Comprehensive Approach

The comprehensive approach starts the measurement process with the broadest available measures of energy use and demand indicators available (Box 2.4). Over time, changes in such measures reflect changes in behavior, weather, structure, and energy efficiency. In order to be a viable for assessing energy efficiency, structures of energy measures need to be produced that it is possible to separate the effects unrelated to energy efficiency. This approach can be thought of as a "top-down" approach. It is like peeling away all the effects until energy efficiency is all that remains.

Box 2.4.

Energy Consumption

Energy consumption used in the intensity indicator can either be primary energy or site energy.

Primary energy is the amount of energy delivered to an end user (e.g., residential housing unit) adjusted to account for the energy that is lost in the generation, transmission, or distribution of the energy.

Site Energy is the amount of energy delivered to an end user that is not adjusted to account for the energy lost in the generation, transmission, and distribution of the energy.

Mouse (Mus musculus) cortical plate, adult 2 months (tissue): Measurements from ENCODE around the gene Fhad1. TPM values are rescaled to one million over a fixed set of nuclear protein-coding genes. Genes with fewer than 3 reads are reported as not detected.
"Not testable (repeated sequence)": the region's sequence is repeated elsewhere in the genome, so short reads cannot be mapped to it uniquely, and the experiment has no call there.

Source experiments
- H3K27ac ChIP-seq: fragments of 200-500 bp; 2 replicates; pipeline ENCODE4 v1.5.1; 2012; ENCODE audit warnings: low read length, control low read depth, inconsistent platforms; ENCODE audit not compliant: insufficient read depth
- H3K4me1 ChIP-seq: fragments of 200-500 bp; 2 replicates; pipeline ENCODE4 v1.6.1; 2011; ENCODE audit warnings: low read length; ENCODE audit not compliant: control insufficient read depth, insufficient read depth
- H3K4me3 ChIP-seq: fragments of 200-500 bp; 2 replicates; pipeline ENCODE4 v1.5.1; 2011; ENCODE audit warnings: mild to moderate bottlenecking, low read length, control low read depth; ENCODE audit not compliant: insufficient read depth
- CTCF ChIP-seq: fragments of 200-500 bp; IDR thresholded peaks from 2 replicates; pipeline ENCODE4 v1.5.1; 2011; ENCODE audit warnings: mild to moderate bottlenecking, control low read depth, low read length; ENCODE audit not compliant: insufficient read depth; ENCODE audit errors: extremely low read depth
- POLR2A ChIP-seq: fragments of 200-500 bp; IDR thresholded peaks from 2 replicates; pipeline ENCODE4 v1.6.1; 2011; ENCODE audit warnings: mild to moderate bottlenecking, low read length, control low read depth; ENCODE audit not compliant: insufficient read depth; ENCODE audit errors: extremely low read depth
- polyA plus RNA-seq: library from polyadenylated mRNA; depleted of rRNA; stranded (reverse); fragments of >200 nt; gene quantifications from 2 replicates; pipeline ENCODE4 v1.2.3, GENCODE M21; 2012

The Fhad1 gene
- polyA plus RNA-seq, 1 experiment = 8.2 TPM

Demand Indicator

A Demand Indicator is a measure of the number of energy-consuming units, or the amount of service or output, for which energy inputs are required.

The measurement of the energy efficiency in the U.S. economy or even just sectors of the U.S. economy is beyond the scope of currently available data, EIA or otherwise. This being said, the broader measure, energy intensity, which includes both the narrowly defined efficiency changes as well as some behavioral and structural changes that cannot be totally separated given currently available data, is still of interest. A "good" measure of energy intensity should identify (or remove from the measure) as many of the behavioral and structural changes that affect energy intensity, but are generally agreed to be unrelated to energy efficiency, as is computationally feasible within budges limitations and data availability.